According to Brooke Jonsson, being a goalie means being prepared for everything.

Being named to the all-state girls hockey team, however, was something she wasn’t prepared for.

“I wasn’t really expecting it. It’s such an accomplishment,” said Jonsson, a Wilton High senior who plays on the Wilton/Norwalk girls hockey team.

Jonsson is the first member of the team ever named to Connecticut High School Girls Hockey Association All-State Team.

She also was named first-team all-FCIAC for the second year in a row.

While the Wilton team has taken its lumps the past two seasons, with only six wins combined, Jonsson has been stellar in goal, keeping the Warriors in games despite facing a barrage of shots.

This past season, she averaged 40 saves per game, making 754 saves in 844 minutes. That came out to about one shot on goal per minute. She finished with an impressive .904 save percentage. She allowed 80 goals in 19 games (an average of just over four goals per game) despite facing 834 shots.

In the team’s loss to Darien in early January, Jonsson officially made 87 saves in 43 minutes of play — although some accounts credited her with 100 saves.

The more shots, the better, she said.

“It feels fun to get shot at,” she said. “I’m a goalie. Goalies are crazy.”

Jonsson began playing hockey in the third grade, and played in the Ridgefield travel program from the fourth grade through seventh grade.

Sixth grade proved to be a pivotal season. Up to then, she had been playing forward.

“The goalie in sixth grade who played for our team didn’t come to a practice and the coach asked us if anyone wanted to be goalie. I raised my hand,” she said, noting that she found out quickly that she was a natural in goal.

“I adjusted really well, even the first practice. I did pretty well for a goalie that was just starting.”

Those first two years, Jonsson had to face a lot of shots. She attended clinics and improved her skills, and in eighth grade tried out for, and made, the powerful Connecticut Ice Cats team run by the Darien Youth Hockey Association.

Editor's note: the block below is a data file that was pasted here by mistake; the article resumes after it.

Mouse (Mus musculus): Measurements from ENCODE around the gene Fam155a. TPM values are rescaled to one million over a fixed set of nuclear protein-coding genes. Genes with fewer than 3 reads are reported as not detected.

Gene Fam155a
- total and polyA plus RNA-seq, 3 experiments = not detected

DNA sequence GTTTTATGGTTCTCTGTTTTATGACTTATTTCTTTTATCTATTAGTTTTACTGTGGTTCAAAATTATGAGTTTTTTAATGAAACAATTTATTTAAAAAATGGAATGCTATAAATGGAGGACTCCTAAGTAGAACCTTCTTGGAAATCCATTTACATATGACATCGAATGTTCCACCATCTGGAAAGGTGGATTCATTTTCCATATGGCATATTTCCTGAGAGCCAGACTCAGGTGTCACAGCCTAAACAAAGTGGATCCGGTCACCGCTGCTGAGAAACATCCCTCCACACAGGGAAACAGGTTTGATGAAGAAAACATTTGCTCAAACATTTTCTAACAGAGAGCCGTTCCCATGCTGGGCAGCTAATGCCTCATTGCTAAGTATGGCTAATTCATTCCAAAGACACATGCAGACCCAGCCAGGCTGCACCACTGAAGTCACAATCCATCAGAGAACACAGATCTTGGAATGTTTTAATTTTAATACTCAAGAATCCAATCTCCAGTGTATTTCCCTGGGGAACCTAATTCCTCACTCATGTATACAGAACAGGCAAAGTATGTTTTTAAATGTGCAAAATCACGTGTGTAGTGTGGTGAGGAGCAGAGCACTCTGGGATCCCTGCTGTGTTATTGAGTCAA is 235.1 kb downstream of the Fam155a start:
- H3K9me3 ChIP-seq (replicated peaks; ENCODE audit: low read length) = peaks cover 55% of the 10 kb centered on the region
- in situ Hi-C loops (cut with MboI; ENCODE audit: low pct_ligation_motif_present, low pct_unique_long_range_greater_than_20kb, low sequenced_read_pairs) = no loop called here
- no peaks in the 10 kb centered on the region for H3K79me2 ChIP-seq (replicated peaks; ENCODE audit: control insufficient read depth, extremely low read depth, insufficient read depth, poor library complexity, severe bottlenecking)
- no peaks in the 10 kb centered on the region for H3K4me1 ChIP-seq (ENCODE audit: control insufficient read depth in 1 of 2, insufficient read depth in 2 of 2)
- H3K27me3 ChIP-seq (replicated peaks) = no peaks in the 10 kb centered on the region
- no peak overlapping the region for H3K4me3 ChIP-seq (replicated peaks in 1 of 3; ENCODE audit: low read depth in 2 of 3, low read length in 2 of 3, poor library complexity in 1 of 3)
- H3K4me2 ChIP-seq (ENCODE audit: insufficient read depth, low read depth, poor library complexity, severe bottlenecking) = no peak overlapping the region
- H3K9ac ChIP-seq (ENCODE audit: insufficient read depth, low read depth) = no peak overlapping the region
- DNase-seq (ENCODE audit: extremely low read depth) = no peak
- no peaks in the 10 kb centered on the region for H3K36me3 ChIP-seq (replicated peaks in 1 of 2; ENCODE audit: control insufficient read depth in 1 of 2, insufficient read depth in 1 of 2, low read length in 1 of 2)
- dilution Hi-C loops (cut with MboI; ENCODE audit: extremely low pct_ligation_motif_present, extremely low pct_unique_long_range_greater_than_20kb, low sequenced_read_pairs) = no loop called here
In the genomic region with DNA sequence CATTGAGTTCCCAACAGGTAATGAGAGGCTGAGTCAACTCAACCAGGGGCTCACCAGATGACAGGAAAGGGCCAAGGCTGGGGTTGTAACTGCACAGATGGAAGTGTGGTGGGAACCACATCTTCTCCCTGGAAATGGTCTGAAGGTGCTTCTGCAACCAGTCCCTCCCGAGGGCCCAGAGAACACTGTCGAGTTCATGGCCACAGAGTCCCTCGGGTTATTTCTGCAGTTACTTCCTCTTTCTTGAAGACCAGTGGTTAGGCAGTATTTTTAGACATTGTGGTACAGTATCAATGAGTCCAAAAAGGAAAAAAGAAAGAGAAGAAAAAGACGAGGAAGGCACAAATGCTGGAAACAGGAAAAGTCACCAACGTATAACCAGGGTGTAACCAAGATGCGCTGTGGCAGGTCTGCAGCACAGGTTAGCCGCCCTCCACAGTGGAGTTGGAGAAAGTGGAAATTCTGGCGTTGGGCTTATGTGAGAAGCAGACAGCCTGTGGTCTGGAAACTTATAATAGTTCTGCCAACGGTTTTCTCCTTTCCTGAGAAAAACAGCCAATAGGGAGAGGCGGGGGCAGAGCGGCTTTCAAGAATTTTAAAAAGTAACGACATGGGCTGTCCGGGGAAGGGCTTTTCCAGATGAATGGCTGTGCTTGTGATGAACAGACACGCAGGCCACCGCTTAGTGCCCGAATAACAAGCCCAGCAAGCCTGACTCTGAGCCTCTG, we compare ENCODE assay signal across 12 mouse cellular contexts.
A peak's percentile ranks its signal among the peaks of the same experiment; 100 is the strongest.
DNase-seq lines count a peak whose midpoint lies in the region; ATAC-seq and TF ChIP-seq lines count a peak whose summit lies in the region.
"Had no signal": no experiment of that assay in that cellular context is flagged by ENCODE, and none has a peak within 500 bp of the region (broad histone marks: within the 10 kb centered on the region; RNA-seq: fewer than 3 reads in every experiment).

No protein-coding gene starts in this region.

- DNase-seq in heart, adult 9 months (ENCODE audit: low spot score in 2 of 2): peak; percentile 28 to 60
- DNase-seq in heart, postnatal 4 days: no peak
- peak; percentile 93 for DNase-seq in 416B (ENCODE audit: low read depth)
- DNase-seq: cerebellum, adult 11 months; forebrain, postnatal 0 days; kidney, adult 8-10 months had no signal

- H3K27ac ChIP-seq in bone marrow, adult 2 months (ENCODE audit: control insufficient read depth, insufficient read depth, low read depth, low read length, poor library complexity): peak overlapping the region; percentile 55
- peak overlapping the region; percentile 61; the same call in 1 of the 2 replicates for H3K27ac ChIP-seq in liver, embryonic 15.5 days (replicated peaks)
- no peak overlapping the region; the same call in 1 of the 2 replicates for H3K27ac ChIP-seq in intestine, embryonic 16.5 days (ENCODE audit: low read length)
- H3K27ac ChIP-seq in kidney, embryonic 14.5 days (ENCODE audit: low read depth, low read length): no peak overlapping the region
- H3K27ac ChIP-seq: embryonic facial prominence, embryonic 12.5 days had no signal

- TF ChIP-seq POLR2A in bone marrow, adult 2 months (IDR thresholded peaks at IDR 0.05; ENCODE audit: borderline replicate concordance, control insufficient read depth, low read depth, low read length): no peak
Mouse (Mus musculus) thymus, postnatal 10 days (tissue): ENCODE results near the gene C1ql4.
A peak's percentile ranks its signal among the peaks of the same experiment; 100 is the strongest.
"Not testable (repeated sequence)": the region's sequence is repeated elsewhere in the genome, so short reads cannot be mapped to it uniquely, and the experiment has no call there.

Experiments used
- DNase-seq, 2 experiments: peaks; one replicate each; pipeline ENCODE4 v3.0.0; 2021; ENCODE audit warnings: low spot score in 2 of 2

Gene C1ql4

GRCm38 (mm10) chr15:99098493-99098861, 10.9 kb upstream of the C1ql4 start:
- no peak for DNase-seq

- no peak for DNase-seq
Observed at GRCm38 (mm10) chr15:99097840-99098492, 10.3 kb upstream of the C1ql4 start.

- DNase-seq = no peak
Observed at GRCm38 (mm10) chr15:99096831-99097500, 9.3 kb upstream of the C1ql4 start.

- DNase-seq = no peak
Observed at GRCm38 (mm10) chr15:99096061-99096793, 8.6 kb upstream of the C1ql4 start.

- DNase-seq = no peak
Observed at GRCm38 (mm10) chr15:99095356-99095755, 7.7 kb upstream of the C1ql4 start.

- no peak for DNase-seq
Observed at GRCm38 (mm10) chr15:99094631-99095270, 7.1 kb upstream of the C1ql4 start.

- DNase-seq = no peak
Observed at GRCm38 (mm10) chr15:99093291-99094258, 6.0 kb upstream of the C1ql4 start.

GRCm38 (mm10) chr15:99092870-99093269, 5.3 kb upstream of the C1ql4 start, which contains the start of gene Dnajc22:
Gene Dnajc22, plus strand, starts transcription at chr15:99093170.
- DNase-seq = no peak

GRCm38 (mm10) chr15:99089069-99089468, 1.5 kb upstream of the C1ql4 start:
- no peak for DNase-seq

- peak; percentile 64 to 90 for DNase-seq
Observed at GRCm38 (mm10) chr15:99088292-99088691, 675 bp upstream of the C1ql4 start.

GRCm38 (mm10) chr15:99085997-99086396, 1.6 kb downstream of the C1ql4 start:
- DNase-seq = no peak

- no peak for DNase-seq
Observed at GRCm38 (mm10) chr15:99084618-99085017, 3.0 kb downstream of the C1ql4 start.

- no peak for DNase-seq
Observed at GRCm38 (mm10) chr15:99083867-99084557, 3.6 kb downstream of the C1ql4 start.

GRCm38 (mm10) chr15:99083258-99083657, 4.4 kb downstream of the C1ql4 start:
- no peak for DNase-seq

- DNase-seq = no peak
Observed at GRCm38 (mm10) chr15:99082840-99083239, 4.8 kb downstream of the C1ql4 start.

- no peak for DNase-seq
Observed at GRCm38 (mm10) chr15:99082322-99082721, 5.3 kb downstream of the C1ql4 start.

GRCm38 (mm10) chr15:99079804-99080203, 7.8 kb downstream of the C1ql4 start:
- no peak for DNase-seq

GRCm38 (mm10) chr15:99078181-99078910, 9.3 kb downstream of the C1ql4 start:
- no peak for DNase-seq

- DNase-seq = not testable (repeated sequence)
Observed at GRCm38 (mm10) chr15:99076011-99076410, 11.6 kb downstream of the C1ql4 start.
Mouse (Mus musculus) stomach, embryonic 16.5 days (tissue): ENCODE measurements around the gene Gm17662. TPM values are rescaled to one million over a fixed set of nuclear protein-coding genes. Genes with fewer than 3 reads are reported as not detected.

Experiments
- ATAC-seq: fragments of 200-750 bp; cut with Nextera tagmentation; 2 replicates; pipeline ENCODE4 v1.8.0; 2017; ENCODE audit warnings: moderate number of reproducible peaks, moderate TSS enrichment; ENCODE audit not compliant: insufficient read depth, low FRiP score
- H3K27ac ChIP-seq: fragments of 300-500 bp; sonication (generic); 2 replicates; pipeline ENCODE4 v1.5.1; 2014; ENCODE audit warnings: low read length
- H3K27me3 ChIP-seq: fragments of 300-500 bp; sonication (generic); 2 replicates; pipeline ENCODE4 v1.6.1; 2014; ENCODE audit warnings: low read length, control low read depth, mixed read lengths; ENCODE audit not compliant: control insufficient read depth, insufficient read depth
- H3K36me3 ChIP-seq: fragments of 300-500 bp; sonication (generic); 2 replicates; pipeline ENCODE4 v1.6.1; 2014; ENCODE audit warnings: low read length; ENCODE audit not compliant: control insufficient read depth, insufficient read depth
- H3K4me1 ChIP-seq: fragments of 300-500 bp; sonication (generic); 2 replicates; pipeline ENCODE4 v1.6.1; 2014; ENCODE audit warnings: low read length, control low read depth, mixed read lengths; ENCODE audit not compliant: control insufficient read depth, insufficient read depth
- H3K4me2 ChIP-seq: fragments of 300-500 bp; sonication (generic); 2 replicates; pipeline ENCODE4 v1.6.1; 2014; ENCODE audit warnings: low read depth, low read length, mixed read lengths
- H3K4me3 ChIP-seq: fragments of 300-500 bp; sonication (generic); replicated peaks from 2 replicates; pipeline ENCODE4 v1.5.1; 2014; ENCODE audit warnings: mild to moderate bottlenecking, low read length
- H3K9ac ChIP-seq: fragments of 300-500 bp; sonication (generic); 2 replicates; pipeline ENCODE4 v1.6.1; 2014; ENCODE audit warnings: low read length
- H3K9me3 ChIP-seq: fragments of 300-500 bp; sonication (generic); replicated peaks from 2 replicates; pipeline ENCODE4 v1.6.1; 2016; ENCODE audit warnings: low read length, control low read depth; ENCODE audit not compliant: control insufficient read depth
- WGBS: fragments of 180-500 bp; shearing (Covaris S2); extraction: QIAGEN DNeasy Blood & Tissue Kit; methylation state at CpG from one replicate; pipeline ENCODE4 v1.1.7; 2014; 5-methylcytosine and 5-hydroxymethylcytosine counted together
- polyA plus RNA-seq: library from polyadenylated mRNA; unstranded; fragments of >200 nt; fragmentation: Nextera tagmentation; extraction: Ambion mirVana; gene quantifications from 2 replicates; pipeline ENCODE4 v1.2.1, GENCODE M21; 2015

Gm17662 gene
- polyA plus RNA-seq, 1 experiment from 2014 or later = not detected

It was a different experience, as now she had to only face five to 10 shots a game.

“When there’s only five shots, I really had to be on my toes,” she noted.

She played for the Ice Cats in the eighth and ninth grades, and in 2013 helped the team advance all the way to the national championship game, where it lost to a team from Alaska. That team included many players Jonsson would go on to face in the FCIAC, including fellow all-state players Marissa Baker and Chandler Kirby of Darien, and Catherine Granito of New Canaan.

“I loved playing with them. I know how good they are,” she said.

With Wilton graduating its goalie the year before Jonsson arrived, she was able to step into the starting job as a freshman. She’s played all but 11 minutes over the past four seasons, with 20 wins and two shutouts.

After a 5-11 season her first year, the Warriors had one of their best seasons ever in 2014, going 9-9-1 and qualifying for the FCIAC playoffs for only the second time. That team was hit hard by graduation and the following season finished at 3-16-1.

The past two seasons have required Jonsson to step up her game, as she faced a barrage of shots just about every time out. In addition to the 87 saves in the team’s first Darien game, she made 69 saves the second time against the Blue Wave, 58 saves in a loss to New Canaan, and 45 or more saves in four other games.

“I love getting shots. It’s so fun proving myself to the other team — that I’m better than them,” she said. “I liked playing for Wilton, where I got a lot of shots.”

She said the the number of shots she faced meant she needed to be focused all 45 minutes, often without a break in the barrage.

“It’s like taking the SATs and running a marathon all at the same time. It’s mentally draining and physically draining. I have to be so focused,” she said.

Jonsson said being a goalie can be a lonely endeavor, and she’s had to learn how to prepare herself for games mentally, on her own, during warm-ups and during games.

“I had to mellow myself out as a I got older,” she said. “Being a goalie is mostly a mental game. You have to be prepared for everything.”

Jonsson plans to continue to play hockey on a club level, wherever she goes in the future. She feels the Warriors will be in good hands next year with this year’s backup goalie, Izzy Najah, a sophomore who had never played in goal before but showed great promise.

“Izzy’s a great athlete. I think she will only improve and do great things,” she said.

Jonsson is also confident about the Wilton team’s future under coach Pete Maxfield, whose first year at the helm was a success by all accounts.

“It was really a great season. It was just a fun season,” she said. “He’s looking to the future and building the program.”